Basic research has always had the tendency to contain surprising revelations on how the world functions. Whether in physics, chemistry, or biology. And in the case of biological studies, it is one of the reasons why model organisms are so important, as a reflection of all other organisms similar to them and as a way to go on a deep dive into the framework on how genetics and physiology combine to create life as we know it. If said research was spread generally across any and all organisms, that level of detail and understanding wouldn’t be possible.
When it comes to the study of plants, the most widespread model organism is the thale cress, one of the few species that is more widely known by its taxonomic name of Arabidopsis thaliana than its common name. The major announcement of a new important discovery in plants that will change agriculture almost invariably results from an original study done using Arabidopsis. And it is yet another one of those very same studies that we’re discussing today.
An important aspect to control over the genome of any organism is the regulatory systems that determine which genes are “turned on” and are being actively transcribed and translated into RNA and proteins and which ones are comparatively “off” in order to save on energy and to not introduce unneeded waste products. The way the individual genes are determined to be in either state is whether the DNA coding for them has been methylated or not. The addition of a methyl group of atoms to the DNA is a signal that that gene is not to be touched by the transcription hardware of our cells. But, if that’s how our genomes are set up to control what genes we need at any given time, then what systems actually cause methylation? And considering different parts of your body require different genes to be active, how do cells know what set of genes they need to be working with?
Researchers at the Salk Institute were asking these very questions when it came to plants, since we’ve known for a while that different parts from the leaves to the roots to the flowers all have different methylation patterns in their genomes. But how are these DNA controls regulated? What regulates the regulators? Over the past decade, some studies have identified at least the intermediaries, small interfering RNA (siRNA) that enact the methylation in the differing tissues. Which is why the biological pathway involving them has been termed the RNA-directed DNA methylation (RdDM) pathway. That still didn’t get us the answers we were seeking, however, as that just leads to the question of what’s regulating that pathway.
Since much of biological science works from the end products of such systems, we have learned quite a lot on just how the siRNA physically causes the DNA methylation and all the other genes and proteins they act upon, including non-coding RNA and methyltransferases. Which is useful to know and something we can at least partially manipulate. Though it would still be so much easier if we could alter things even further upstream. That led to a focus on understanding the parts that make up the RNA polymerase complex, as it also regulates and acts on methylation patterns.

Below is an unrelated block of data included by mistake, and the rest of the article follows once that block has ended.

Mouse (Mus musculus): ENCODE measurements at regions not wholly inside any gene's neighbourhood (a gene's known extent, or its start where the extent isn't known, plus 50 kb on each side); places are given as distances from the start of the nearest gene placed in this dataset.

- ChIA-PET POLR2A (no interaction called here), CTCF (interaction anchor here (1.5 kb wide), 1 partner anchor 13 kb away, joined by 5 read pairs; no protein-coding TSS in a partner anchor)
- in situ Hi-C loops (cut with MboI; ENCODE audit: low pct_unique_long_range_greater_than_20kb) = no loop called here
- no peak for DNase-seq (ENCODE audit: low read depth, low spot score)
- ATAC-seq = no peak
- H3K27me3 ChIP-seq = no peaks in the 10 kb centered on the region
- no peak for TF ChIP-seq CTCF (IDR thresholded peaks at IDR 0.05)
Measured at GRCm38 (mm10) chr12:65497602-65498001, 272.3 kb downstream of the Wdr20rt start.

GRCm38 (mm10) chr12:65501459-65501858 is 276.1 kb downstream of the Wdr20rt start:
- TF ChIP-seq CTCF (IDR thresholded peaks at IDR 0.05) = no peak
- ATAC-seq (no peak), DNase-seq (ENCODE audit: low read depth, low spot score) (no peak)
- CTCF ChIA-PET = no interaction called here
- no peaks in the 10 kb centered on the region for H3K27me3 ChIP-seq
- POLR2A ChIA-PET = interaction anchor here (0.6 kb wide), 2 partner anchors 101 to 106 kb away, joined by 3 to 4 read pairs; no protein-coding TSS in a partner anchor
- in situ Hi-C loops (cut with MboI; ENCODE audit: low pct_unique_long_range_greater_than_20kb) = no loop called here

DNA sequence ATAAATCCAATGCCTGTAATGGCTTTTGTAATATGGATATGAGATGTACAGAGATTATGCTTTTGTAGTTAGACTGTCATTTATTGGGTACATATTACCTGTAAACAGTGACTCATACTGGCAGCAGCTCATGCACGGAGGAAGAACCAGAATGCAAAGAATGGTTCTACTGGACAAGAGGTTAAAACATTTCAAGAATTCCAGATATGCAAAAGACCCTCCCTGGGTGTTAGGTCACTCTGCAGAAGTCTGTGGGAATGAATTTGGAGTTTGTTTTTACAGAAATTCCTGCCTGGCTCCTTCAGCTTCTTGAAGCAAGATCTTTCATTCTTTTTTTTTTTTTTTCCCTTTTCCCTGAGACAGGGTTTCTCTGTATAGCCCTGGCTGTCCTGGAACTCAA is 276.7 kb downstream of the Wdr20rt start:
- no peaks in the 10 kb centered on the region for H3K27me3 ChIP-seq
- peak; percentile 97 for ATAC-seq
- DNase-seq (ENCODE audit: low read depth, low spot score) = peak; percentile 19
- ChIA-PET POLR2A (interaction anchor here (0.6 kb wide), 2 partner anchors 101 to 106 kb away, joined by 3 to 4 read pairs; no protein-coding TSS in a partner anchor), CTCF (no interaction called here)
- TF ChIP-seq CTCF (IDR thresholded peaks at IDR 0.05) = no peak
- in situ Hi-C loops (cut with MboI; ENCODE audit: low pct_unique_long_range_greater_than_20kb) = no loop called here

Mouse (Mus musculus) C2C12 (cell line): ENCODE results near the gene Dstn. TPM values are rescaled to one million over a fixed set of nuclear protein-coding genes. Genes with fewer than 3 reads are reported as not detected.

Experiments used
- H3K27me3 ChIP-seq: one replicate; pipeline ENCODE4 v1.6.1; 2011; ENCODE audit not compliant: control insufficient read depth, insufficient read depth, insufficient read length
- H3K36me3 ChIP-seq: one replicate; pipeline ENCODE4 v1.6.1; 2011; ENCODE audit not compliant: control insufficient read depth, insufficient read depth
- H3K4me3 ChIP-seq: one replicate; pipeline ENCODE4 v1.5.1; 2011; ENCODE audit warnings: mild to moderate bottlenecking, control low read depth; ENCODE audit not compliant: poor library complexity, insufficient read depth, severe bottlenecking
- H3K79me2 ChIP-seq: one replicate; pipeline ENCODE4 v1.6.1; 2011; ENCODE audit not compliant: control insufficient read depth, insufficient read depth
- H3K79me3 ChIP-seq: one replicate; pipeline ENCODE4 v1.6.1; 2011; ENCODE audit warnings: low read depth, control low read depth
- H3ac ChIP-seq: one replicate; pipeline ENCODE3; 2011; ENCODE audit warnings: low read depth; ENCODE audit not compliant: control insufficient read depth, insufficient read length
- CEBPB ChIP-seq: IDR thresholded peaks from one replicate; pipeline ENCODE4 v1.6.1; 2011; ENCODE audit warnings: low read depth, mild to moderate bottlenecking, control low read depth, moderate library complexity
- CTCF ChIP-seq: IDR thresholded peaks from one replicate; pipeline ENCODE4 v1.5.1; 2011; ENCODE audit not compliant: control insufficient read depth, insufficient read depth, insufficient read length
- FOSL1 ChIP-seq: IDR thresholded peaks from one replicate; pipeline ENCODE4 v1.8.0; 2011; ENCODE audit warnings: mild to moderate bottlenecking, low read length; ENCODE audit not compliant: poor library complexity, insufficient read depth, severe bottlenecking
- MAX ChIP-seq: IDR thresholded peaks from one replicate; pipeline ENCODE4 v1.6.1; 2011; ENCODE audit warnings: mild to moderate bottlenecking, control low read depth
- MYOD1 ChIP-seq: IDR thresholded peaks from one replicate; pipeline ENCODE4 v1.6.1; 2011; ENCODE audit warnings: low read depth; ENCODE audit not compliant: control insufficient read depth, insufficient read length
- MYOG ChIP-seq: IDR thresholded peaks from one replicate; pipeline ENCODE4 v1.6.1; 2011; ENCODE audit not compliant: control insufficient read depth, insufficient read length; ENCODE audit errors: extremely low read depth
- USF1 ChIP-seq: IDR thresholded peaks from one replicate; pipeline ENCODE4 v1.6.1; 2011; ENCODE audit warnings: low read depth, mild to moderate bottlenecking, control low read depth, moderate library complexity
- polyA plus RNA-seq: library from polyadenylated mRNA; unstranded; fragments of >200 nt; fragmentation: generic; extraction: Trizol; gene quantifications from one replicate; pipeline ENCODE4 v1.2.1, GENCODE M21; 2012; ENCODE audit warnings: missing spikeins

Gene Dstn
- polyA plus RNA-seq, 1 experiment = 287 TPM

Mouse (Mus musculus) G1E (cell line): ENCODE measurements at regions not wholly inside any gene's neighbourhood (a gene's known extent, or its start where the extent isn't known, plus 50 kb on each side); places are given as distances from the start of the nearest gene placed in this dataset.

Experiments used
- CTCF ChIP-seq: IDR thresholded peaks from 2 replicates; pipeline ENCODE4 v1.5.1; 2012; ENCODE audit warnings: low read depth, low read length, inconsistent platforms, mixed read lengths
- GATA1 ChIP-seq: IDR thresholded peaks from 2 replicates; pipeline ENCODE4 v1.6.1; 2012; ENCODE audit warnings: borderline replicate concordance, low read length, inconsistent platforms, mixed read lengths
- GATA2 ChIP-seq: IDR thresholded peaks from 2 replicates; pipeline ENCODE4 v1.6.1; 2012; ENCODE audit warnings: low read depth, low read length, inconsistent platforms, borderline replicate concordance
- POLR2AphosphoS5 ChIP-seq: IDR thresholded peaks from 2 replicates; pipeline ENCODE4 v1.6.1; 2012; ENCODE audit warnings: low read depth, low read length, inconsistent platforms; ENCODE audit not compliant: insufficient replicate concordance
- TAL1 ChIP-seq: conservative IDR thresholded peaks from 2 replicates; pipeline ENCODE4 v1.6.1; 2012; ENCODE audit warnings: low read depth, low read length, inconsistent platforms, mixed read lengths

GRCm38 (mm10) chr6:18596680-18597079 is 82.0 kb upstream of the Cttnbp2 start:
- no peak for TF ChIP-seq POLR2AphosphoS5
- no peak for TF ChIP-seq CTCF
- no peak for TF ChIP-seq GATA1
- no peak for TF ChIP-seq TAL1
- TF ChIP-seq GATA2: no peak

And that’s where prior research from the Salk Institute scientists came across the CLASSY genes that produce protein products involved in directing the polymerase to target DNA based on methylation. So, the four CLASSY proteins are the culprit. However, that 2018 study only identified them, it didn’t explain how this interaction then results in different methylation patterns in different plant tissues. Which is what our current study focused on.
Using GUS marker genes and constructs of the CLASSY gene that were then transgenically inserted into Arabidopsis lines using Agrobacterium, the tissues of the subsequent generation of the plant could then be stained to make the GUS expression visible in places where the individual CLASSY genes were also being expressed. This identified that they did not all work the same. While some tissues, such as flower buds, might show all four of the genes active, other tissues were more differentiated. Leaves mostly saw the first CLASSY gene and mature ovules mostly the third with a little of the fourth.
So here was the answer. CLASSY genes regulate methylation of the plant cell genomes and depending on which ones are expressed and how strongly they are expressed in a tissues’ cells determines what genes are active and which are kept offline. This creates a vastly different epigenetic “landscape”, as it were, between the tissues and between specific cell types on a more individual level than was even expected before the experiment. Which means that if we can break down the individual impacts of the CLASSY genes on cell types and how different levels of expression of each of the genes causes changes to regulation, we can that much more easily manipulate the growth and development of plants without external actions being required.
Opening Doors of Regulation
The potential this has for improving seed yield (and getting rid of known negative impacts on seed development and longevity that certain epigenetic patterns have been shown to cause), along with general development of plants, can’t be understated. This could also allow us to directly create generations of plants with active resistances to stresses, such as drought or heat, improving their ability to survive in the future climate crisis of our planet. The extent of how useful the CLASSY genes will be in this regard are yet to be seen, but we can be hopeful that this new understanding will contribute to the ever growing knowledge base that biological research is developing.
Photo CCs: Arabidopsis thaliana PID1137-3 from Wikimedia Commons